Why I wrote this book
Although I was teaching at Cromer High School as the cold case disappearance of Lynette Dawson and the male teacher and schoolgirl sex rings were unfolding, and although I had first heard of the allegations of murder in the 90’s this intriguing case has nothing directly to do with my reasons for penning this tale.
In fact, the only and indirect reference to Cromer High in my story was somewhat a matter of chance. Much of my novel, “Brownout-666: or the real meaning of the swastika,” is based on real events. I could have written part of the story as a nonfiction work but, aside from the constant danger of being sued for liable or defamation, I also wanted to include my take on what is happening to human society and its disastrous consequences around the world. Political inaction on climate change, corruption and how greed and abject stupidity, along with short sightedness on many levels have all long concerned me.
In addition I wished to explore exploitative sexuality along with the passion of Eros and romantic love – hence the graphic sex scenes. In Australia of the 70s and 80s many young men were sexually frustrated. That in addition to the prevailing culture of the time probably caused a sexually exploitative and conquest attitude amongst many males. It is these themes that are common to “The Teacher’s Pet” podcast and my novel.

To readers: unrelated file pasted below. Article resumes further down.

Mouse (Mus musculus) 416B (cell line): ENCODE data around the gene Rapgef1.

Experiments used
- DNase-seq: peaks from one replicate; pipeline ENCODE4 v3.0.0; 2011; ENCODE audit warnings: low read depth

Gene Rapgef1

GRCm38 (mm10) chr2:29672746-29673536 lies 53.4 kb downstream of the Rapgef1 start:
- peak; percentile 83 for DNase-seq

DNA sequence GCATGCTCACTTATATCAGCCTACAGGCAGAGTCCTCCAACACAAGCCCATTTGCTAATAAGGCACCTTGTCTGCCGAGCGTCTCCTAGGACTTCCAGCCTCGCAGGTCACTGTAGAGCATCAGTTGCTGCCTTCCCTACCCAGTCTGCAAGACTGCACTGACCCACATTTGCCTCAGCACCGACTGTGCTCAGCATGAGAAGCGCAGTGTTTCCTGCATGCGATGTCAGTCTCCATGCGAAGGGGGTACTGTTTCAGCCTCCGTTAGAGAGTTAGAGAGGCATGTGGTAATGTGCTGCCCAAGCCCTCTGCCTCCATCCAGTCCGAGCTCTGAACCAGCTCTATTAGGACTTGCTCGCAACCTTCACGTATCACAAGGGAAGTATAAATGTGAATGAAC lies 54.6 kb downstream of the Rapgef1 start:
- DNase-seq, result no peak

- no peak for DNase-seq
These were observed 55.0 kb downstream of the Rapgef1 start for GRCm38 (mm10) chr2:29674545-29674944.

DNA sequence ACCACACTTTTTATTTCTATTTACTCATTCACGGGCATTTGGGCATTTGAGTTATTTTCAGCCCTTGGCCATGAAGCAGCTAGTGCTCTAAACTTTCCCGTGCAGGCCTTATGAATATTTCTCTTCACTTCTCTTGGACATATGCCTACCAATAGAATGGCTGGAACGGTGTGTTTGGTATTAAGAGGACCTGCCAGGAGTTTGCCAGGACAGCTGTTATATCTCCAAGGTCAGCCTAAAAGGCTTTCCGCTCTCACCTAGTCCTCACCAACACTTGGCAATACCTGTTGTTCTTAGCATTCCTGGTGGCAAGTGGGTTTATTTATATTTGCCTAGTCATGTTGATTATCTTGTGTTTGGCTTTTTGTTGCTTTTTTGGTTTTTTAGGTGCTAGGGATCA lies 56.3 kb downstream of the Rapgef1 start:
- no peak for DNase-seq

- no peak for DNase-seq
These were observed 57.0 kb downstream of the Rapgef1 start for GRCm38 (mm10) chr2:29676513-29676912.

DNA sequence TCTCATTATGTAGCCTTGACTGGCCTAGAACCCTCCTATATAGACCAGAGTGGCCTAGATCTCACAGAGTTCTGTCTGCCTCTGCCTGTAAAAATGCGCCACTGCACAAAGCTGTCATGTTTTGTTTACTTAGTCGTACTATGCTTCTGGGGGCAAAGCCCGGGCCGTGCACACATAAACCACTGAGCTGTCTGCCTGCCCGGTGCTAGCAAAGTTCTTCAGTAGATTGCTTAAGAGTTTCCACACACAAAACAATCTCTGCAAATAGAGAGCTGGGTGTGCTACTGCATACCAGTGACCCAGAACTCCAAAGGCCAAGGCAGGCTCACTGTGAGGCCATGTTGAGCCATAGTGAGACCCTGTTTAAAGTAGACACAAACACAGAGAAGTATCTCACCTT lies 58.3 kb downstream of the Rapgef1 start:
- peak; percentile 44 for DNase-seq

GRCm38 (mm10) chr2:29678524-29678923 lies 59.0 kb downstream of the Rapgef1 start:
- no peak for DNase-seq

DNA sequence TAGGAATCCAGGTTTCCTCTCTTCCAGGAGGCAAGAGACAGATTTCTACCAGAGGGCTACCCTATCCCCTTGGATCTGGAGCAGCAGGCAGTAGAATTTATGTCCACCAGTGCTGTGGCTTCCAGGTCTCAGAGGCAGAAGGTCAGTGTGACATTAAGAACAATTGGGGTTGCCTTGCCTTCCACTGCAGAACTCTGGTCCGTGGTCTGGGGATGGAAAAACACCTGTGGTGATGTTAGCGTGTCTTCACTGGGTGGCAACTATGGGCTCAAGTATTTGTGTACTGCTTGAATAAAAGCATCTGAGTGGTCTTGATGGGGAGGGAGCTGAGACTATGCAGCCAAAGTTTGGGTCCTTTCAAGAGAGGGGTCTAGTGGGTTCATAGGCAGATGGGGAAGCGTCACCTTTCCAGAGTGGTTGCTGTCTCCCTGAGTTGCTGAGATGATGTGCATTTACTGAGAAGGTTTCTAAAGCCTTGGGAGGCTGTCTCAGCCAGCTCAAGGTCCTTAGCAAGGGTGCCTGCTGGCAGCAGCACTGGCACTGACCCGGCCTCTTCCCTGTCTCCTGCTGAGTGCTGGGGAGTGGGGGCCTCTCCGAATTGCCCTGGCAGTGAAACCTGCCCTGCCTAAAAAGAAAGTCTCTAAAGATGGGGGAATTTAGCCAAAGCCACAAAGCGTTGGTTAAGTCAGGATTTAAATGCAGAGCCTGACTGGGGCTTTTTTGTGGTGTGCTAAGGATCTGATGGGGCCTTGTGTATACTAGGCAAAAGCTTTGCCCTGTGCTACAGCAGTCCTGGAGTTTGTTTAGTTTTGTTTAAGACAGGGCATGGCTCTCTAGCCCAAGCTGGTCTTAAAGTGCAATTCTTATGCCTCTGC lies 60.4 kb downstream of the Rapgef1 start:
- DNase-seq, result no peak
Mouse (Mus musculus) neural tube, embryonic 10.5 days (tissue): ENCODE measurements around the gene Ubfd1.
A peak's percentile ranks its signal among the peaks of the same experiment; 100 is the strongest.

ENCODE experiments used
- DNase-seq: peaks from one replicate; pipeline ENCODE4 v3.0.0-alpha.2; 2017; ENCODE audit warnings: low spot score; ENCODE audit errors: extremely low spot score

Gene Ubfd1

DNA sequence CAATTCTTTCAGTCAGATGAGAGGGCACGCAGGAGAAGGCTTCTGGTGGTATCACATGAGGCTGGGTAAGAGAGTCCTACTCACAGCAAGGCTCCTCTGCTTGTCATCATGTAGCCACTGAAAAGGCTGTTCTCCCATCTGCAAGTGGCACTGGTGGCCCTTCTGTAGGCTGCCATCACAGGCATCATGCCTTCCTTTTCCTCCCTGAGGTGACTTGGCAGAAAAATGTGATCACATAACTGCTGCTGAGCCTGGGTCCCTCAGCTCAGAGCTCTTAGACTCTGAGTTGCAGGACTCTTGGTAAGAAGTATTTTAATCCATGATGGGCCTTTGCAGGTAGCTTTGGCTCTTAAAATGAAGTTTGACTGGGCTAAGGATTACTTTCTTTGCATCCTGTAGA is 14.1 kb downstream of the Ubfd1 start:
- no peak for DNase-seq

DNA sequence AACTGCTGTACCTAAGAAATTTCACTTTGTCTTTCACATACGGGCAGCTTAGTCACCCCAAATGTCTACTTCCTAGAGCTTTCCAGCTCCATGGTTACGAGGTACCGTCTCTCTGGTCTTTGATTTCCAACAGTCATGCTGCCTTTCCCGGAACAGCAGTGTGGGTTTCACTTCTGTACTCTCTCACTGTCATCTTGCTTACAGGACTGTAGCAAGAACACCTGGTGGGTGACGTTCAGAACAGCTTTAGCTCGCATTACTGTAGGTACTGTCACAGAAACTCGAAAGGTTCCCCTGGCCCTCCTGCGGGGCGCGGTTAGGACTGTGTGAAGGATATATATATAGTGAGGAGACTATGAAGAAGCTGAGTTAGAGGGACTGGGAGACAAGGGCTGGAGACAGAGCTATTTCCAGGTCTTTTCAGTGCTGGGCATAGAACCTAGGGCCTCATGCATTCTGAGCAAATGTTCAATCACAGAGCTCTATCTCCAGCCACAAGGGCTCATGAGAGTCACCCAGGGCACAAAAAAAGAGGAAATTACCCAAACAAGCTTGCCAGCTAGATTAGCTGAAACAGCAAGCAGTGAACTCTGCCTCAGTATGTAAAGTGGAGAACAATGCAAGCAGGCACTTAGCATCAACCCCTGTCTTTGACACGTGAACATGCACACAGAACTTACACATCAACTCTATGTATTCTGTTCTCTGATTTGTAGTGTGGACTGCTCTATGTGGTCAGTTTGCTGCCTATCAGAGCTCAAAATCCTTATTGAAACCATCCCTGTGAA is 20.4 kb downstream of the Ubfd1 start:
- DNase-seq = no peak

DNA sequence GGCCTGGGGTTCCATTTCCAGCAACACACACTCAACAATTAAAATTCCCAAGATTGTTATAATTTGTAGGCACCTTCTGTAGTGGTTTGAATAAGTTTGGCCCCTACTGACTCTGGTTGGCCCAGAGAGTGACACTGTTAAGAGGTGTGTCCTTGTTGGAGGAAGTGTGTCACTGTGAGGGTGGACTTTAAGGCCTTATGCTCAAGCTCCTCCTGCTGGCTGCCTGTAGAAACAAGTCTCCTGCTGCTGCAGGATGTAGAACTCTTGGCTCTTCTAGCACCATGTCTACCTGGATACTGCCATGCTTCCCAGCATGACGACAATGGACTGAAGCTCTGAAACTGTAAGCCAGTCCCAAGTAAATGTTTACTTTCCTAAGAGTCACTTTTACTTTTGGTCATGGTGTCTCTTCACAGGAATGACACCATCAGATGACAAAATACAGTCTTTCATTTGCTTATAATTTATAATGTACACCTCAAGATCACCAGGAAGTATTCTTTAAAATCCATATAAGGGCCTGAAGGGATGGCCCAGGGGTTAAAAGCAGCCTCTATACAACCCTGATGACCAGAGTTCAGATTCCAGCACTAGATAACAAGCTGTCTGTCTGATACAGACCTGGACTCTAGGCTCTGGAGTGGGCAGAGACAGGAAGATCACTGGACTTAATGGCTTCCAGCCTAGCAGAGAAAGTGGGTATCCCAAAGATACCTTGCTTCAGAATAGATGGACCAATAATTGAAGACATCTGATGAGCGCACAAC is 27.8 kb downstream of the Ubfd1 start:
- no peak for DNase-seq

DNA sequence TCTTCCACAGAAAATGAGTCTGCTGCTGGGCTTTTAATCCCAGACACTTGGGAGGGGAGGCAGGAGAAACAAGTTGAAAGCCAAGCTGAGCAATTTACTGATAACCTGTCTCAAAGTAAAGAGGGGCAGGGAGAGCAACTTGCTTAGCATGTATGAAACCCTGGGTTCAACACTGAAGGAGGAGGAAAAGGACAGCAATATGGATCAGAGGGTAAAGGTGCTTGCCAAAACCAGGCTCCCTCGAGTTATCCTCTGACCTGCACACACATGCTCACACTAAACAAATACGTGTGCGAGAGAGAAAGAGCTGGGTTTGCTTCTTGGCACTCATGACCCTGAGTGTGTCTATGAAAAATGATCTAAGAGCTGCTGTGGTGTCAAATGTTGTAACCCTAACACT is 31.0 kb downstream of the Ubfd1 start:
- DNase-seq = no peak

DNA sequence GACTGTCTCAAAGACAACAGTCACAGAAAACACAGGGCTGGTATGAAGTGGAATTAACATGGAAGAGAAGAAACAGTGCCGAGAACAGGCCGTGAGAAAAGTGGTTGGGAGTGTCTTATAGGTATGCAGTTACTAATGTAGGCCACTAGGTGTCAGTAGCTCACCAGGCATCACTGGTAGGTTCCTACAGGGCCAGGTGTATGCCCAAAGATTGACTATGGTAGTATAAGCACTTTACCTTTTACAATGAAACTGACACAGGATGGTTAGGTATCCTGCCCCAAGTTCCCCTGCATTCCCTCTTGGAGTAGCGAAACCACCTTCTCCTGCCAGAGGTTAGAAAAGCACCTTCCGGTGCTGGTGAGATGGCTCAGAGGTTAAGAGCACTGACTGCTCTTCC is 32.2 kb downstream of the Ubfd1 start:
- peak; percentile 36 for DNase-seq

The word “Brownout” appears many times and has meaning on numerous levels. When I lived in the Philippines in the late 80s and early 90s I told people that one day I would write a book called “Brownout.” Brownouts or the sudden cutting of electricity supply were ubiquitous during my sojourns in that country. On another level the term has metaphorical meaning. Cultural clash or inability to deal with problems in a logical and systematic way is just like the dying of the light. Many of the problems that I experienced in the Philippines, including the massive corruption, exist everywhere but in more subtle forms.
Truth and justice are almost impossible to achieve but every year our world seems to slip further and further from those ideals. My novel is both a warning and a call to action for humanity.